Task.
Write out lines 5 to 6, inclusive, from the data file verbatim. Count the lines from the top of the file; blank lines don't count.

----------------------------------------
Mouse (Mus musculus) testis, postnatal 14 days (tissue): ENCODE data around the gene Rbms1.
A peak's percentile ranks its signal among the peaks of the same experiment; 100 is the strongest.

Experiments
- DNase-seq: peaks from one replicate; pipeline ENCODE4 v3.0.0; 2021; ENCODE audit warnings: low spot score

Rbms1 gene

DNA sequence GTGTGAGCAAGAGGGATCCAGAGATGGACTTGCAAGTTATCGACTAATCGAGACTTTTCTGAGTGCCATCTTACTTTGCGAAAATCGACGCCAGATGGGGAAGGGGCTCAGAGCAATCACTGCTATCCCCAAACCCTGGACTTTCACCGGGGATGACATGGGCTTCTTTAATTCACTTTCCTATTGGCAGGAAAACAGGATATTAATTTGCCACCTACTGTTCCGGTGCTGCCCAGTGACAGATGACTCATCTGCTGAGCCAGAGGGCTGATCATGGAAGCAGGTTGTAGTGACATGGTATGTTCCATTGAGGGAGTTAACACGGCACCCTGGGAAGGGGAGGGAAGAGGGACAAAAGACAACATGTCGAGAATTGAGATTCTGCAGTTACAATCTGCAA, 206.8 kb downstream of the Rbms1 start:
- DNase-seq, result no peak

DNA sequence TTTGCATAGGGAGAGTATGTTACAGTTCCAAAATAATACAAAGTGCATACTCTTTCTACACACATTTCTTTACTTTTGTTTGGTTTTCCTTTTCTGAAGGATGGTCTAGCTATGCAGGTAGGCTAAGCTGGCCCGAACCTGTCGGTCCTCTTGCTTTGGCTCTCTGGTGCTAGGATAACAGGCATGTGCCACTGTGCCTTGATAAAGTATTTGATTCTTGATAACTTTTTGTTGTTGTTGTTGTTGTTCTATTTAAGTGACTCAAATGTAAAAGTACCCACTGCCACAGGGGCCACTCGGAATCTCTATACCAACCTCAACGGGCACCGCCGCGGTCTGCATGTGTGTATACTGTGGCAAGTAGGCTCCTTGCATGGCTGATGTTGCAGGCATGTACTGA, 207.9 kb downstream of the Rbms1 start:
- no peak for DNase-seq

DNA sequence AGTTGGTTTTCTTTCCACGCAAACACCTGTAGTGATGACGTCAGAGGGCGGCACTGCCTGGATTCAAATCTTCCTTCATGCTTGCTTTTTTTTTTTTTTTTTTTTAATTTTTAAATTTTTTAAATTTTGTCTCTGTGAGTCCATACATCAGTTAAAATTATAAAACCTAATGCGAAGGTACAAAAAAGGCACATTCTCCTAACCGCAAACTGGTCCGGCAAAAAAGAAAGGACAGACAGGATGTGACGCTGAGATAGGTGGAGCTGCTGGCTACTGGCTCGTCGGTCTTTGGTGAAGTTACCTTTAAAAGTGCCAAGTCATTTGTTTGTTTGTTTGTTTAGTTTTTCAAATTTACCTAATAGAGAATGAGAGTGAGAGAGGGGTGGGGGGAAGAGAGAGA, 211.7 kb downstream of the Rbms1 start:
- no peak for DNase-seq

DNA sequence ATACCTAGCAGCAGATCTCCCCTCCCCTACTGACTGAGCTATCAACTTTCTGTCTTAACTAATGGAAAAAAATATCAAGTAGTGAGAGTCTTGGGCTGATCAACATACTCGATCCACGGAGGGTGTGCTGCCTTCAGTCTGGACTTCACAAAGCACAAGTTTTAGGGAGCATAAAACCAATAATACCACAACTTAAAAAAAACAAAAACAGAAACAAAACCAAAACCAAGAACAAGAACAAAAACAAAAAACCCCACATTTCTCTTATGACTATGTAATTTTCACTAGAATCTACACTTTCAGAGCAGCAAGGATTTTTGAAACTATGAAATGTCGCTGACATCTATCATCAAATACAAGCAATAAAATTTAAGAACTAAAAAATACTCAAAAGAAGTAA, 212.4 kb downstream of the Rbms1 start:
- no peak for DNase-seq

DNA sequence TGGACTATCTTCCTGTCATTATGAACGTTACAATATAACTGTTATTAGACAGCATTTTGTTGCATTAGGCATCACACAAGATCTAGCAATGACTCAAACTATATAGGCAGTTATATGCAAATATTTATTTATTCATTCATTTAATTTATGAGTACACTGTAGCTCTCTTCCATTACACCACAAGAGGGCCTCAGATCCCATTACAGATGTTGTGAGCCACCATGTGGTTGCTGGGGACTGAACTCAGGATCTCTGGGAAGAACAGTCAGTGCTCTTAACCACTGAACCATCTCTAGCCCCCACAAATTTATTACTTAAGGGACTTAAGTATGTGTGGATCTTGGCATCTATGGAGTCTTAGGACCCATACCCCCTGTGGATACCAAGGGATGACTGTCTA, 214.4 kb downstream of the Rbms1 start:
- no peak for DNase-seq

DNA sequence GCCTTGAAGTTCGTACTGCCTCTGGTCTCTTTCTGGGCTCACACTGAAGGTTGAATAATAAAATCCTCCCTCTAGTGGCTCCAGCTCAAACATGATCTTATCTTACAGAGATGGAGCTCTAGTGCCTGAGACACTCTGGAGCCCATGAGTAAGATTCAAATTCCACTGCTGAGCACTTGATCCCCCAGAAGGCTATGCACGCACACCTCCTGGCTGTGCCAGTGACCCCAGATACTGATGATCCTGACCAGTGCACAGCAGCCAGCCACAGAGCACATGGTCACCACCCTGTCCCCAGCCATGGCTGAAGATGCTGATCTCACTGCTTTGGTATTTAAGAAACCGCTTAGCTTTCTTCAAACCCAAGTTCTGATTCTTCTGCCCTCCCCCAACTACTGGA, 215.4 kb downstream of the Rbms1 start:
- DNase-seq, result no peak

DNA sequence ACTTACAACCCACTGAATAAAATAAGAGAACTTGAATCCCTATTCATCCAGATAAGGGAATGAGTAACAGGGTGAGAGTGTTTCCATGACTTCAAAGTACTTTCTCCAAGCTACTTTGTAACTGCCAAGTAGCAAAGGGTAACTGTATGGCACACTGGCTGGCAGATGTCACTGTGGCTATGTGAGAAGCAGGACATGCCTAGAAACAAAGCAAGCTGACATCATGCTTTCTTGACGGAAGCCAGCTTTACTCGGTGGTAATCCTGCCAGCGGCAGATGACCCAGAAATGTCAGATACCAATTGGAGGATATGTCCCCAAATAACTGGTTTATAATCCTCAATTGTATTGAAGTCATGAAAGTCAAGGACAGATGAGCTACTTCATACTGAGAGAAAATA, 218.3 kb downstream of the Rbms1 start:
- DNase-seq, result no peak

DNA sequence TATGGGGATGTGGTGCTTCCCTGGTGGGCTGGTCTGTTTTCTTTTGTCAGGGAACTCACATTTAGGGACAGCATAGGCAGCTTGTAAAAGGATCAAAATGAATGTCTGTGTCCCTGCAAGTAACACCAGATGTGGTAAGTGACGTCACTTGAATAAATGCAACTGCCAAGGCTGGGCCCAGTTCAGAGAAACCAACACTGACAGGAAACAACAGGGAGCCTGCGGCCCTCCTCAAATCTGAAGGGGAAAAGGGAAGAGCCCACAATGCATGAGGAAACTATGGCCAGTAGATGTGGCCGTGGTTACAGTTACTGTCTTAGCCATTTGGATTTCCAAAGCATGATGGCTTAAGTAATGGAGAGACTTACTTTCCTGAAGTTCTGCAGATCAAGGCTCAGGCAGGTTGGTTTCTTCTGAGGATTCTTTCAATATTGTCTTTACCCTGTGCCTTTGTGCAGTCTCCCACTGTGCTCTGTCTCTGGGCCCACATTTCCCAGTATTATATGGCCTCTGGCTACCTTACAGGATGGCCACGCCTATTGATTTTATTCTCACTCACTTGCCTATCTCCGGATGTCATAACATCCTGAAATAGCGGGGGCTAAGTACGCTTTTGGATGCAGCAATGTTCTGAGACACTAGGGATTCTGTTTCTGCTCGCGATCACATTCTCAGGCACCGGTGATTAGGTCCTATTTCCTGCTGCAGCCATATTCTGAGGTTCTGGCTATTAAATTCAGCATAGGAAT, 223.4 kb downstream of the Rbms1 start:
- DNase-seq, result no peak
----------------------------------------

Rbms1 gene

DNA sequence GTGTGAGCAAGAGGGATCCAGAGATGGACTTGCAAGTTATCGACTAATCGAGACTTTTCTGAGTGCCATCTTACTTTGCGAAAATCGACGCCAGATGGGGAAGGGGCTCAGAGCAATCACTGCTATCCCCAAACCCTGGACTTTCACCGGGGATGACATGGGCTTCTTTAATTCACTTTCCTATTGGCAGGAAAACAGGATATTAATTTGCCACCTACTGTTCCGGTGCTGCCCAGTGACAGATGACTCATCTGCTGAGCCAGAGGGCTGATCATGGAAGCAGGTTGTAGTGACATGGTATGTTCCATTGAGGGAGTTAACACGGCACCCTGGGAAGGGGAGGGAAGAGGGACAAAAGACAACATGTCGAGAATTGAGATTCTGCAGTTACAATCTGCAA, 206.8 kb downstream of the Rbms1 start: